All his life, people told Larry Spriggs what a good basketball player he was.

All his life -- until just before the start of the 1981-82 National Basketball Association season. Then he was told he was good, but not good enough. He was released by the Houston Rockets, who had drafted him in the fourth round out of Howard University. He was the last man cut.

"It was quite a rough turnaround," Spriggs says now.

But the turnaround continued, and has become a positive one for Spriggs and the Rockets. After a year of refining his game in the Continental Basketball Association and the Los Angeles Pro Summer League, Spriggs has gone from being the odd man out on the Rockets to a contender for the starting spot at small forward.

His statistics tell part of the story: 42 games with Rochester in the CBA, 25.3 points, 12.4 rebounds, 55.6 field-goal percentage. In the Los Angeles league last summer, 25.7 points (including one 45-point game), 8.7 rebounds, 4.9 assists, 3 steals. First team all-CBA and rookie of the year. First team on the summer league all-star team.

The rest of the story, say the people who know him, is not so easily discerned. It involves a gifted young man who survived a potentially devastating turn in his life, who turned rejection into a strength-giving experience.

"I got a little taste of the NBA in rookie camp last year," Spriggs says. "You don't forget it. It makes you work and play that much harder."

"He was able to reason it out," says Mario Panaggio, his coach at Rochester. "He said, 'I'm not going to grumble or feel sorry for myself. I'm going to do a little more schooling.'

"It wasn't, 'I didn't get a break.' It was more like, 'What can I do to get another shot?' "

"It (being cut) killed him, but he handled it real well," said Carroll Dawson, a Houston assistant coach. "It killed us, too, because we all recognized the raw talent there. But he knew what he needed to work on, and he did."

Now, Dawson says, Spriggs can participate in the current training camp without fear of being cut. "He's one of our top eight or nine players."

Making the pros -- the first from Howard, at that -- took nothing less than a transformation for Spriggs. The Rockets told him right away that Moses Malone (since gone to Philadelphia) and Elvin Hayes would play near the basket. Spriggs had to become an outside player, a small forward.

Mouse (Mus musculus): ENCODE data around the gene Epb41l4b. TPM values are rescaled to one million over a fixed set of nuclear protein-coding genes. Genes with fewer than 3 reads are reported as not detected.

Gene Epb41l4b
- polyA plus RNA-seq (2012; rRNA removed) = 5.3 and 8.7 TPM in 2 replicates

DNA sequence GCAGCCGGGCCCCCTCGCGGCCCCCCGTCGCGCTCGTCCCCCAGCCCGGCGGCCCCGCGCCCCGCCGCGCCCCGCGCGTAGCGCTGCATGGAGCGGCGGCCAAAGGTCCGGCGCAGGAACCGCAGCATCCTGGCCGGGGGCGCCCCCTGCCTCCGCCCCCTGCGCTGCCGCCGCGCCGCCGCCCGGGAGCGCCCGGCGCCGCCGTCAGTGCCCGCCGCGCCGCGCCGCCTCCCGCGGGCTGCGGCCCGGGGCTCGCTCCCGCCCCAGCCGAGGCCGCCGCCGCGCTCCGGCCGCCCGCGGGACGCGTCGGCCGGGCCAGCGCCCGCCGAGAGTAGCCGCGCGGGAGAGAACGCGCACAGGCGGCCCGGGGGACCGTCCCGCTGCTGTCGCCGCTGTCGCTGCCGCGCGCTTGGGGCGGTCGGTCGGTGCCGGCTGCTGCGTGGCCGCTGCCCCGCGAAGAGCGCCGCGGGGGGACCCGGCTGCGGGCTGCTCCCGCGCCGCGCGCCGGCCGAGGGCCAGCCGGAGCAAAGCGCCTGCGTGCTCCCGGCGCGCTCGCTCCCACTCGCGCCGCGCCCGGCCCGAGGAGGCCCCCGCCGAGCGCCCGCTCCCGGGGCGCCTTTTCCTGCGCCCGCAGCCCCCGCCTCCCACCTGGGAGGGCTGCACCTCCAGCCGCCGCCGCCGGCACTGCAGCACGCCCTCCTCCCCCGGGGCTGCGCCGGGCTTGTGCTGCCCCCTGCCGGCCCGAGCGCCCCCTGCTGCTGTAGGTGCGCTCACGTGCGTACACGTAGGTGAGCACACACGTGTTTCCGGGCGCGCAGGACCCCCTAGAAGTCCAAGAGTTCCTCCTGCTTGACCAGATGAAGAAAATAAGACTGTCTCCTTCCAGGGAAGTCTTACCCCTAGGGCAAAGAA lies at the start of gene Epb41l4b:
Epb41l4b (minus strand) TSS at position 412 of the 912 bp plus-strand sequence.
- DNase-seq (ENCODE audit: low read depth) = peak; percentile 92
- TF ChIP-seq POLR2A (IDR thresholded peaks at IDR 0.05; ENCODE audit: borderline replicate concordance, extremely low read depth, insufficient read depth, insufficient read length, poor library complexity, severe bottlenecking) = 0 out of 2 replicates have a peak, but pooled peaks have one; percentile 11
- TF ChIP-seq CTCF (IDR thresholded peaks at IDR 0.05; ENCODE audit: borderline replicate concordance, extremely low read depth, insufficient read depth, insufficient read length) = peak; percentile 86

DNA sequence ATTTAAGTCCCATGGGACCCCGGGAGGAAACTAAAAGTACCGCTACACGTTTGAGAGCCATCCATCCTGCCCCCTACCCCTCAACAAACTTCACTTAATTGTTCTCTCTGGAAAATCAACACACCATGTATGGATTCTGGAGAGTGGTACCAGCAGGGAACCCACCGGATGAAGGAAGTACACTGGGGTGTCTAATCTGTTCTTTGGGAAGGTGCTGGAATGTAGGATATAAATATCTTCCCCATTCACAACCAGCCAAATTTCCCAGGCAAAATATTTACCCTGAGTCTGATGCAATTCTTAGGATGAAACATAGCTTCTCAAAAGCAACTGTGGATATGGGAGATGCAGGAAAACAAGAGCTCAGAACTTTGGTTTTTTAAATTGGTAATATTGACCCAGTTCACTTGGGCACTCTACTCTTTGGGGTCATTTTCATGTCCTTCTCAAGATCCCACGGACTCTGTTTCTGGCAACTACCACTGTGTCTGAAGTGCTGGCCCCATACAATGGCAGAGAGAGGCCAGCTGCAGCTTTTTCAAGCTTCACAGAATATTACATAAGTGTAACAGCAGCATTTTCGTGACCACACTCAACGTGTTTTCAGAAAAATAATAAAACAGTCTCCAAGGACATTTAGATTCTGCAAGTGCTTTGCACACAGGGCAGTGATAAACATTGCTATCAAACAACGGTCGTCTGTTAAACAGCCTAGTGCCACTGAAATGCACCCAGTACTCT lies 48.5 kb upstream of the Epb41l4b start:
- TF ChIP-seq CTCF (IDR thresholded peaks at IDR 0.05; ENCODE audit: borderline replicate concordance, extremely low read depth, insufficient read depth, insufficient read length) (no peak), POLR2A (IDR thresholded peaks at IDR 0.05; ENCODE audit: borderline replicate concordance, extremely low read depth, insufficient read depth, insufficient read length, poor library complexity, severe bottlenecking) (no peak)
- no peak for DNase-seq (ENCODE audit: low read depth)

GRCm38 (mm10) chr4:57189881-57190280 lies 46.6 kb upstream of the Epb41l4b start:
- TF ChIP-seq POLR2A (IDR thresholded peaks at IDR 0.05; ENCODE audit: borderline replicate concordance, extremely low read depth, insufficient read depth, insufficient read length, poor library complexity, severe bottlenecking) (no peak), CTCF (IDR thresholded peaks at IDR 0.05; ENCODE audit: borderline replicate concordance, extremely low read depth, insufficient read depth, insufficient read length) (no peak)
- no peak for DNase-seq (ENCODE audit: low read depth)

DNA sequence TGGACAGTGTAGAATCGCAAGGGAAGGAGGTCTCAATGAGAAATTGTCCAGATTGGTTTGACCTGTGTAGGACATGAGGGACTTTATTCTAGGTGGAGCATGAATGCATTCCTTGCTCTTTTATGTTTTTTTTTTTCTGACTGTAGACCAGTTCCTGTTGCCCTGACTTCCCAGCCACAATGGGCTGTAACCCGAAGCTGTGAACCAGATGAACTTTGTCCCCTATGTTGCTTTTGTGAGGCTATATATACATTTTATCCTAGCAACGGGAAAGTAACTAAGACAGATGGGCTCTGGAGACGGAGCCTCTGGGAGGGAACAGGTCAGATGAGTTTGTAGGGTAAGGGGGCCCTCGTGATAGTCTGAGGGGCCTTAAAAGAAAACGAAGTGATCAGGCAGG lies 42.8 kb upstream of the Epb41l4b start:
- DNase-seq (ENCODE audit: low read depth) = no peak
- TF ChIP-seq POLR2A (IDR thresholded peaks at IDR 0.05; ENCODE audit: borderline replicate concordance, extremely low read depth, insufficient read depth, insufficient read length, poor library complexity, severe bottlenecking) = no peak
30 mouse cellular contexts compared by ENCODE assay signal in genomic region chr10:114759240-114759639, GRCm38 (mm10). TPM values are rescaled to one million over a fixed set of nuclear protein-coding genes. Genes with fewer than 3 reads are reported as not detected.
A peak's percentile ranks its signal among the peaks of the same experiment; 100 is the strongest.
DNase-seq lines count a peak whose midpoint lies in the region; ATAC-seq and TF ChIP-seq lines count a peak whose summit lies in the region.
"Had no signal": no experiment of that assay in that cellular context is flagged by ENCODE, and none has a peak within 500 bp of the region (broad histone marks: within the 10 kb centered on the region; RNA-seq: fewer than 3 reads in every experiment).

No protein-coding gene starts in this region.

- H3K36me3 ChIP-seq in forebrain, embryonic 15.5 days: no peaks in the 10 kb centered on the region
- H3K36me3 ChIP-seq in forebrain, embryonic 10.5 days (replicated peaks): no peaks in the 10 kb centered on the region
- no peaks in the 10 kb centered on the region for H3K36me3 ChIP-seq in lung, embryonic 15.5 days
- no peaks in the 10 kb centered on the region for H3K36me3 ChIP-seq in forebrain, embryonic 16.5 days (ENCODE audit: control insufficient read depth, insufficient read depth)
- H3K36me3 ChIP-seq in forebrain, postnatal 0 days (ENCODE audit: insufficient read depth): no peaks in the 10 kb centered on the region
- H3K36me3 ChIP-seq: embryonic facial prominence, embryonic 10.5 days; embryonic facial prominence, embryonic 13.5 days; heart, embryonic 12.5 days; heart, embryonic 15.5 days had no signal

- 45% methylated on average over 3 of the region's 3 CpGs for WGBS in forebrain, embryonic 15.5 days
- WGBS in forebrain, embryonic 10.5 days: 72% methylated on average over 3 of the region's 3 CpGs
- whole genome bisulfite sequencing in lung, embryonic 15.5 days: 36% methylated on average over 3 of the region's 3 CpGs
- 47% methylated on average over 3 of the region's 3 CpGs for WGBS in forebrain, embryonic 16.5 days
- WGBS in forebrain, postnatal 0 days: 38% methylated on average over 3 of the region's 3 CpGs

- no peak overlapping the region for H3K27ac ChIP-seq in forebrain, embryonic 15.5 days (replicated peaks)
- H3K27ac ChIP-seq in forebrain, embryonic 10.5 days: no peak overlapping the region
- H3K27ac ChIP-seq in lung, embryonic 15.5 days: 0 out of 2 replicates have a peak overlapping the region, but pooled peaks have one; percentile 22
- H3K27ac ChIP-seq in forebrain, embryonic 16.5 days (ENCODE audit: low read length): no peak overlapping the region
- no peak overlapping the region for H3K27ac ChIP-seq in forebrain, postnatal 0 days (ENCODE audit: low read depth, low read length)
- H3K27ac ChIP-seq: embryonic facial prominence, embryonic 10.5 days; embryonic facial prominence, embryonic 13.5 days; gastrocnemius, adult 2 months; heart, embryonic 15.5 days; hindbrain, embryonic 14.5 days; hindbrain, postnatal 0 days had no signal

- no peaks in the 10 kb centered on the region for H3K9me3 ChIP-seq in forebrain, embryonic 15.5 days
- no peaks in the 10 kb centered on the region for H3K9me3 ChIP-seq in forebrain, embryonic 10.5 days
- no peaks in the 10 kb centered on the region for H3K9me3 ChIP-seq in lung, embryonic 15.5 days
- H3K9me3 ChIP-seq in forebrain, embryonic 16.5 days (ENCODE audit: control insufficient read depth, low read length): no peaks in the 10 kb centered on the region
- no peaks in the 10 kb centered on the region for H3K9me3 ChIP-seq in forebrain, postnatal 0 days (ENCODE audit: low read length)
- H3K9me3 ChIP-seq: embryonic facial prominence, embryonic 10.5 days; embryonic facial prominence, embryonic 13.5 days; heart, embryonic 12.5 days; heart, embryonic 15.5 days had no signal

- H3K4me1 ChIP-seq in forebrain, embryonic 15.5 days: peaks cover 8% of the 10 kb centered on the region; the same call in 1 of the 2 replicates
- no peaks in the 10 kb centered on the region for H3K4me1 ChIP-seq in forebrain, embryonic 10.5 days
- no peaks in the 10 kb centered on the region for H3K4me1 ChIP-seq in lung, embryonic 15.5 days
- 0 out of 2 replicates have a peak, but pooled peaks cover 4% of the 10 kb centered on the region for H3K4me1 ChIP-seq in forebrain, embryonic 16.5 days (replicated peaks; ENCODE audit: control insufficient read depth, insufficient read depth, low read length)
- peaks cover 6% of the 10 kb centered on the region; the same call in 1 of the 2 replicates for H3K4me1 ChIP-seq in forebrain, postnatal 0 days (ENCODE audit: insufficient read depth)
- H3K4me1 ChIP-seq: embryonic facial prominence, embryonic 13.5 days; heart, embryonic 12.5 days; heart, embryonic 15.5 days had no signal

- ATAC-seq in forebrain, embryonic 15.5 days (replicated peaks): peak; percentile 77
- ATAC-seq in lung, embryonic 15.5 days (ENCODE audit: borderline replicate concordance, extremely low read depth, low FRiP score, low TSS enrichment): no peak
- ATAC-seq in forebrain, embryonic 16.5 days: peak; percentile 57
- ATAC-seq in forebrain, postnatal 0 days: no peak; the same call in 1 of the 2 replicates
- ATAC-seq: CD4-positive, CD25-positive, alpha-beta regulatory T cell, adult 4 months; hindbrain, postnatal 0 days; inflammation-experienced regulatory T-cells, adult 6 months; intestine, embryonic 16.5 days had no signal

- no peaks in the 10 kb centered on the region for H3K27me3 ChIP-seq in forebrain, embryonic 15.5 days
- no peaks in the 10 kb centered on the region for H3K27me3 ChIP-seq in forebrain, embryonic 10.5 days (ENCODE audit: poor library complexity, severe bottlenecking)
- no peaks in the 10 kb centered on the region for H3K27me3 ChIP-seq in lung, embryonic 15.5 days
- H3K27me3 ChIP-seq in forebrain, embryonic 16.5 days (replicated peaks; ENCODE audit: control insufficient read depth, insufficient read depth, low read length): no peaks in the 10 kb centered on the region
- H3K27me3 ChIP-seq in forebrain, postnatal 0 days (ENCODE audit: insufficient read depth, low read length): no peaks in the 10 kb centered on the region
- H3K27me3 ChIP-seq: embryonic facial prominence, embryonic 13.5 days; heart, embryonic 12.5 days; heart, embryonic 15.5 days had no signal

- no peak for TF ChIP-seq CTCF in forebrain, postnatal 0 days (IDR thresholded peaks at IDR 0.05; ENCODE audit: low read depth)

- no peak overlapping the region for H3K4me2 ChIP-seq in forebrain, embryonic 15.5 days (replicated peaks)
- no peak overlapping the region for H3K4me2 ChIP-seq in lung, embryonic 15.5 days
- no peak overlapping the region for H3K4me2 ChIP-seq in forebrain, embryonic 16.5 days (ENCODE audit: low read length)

This wasn't easy. A solid 6 feet 8, 220 pounds, he had been strictly an inside player at Northwestern High School, San Jacinto Junior College and Howard. Although he never led the Bison in scoring or rebounding, or averaged more than 15.5 points a game, he was the most valuable player in the Mid-Eastern Athletic Conference all three years at Howard.

"He was our main man inside," says Howard Coach A.B. Williamson. "We all called him 'Horse,' because he was so strong. He could really move people around."

But in training camp, Spriggs couldn't move out Jawann Oldham, a second-year player from Seattle University. "It was the numbers game," Spriggs says. "It came down to a 7-footer and a guy 6-8, so they kept Jawann."

Says Williamson: "Larry accepted it like a business. Even before he was cut, he had called me up and said, 'Coach, it is cold-blooded here. They play for keeps.'

"Sure, the rejection was difficult. He was down. But he didn't hide from anyone. He came right back up here, and paid his way to Rochester."

In Rochester, Spriggs and Panaggio began a concerted effort to work on deficiencies in Spriggs' game, as seen by the Rockets. He wasn't good enough on defense; like many young players, Spriggs didn't stay low or move his feet quickly. His shooting and passing were erratic.

This time, he even merits a tutor. Rudy Tomjanovich, a former Rocket who was a fine outside shooter, has been working with Spriggs on his jumper.

"I would trust Larry up to 18 feet now on his outside shot," says Dawson. "Before . . . well, you never knew if he was going to make it or not."

And whether he earns the starting job -- his chief rivals are Joe Bryant, acquired from San Diego, and Wally Walker, formerly of Seattle -- Spriggs is convinced he and his shot now are headed in the right direction.